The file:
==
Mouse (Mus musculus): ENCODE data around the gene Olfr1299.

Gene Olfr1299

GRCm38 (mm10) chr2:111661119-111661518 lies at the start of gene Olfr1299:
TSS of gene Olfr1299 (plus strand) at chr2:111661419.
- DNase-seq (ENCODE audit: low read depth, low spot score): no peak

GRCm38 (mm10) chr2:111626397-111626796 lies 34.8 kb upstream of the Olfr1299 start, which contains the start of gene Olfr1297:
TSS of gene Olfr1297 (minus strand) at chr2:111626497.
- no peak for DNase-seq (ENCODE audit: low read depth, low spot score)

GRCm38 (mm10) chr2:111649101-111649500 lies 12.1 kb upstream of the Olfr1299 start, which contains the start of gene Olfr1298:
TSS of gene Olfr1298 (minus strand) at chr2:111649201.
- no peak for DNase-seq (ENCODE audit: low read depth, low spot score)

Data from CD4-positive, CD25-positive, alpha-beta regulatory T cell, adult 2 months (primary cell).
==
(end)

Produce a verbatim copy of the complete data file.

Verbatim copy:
Mouse (Mus musculus): ENCODE data around the gene Olfr1299.

Gene Olfr1299

GRCm38 (mm10) chr2:111661119-111661518 lies at the start of gene Olfr1299:
TSS of gene Olfr1299 (plus strand) at chr2:111661419.
- DNase-seq (ENCODE audit: low read depth, low spot score): no peak

GRCm38 (mm10) chr2:111626397-111626796 lies 34.8 kb upstream of the Olfr1299 start, which contains the start of gene Olfr1297:
TSS of gene Olfr1297 (minus strand) at chr2:111626497.
- no peak for DNase-seq (ENCODE audit: low read depth, low spot score)

GRCm38 (mm10) chr2:111649101-111649500 lies 12.1 kb upstream of the Olfr1299 start, which contains the start of gene Olfr1298:
TSS of gene Olfr1298 (minus strand) at chr2:111649201.
- no peak for DNase-seq (ENCODE audit: low read depth, low spot score)

Data from CD4-positive, CD25-positive, alpha-beta regulatory T cell, adult 2 months (primary cell).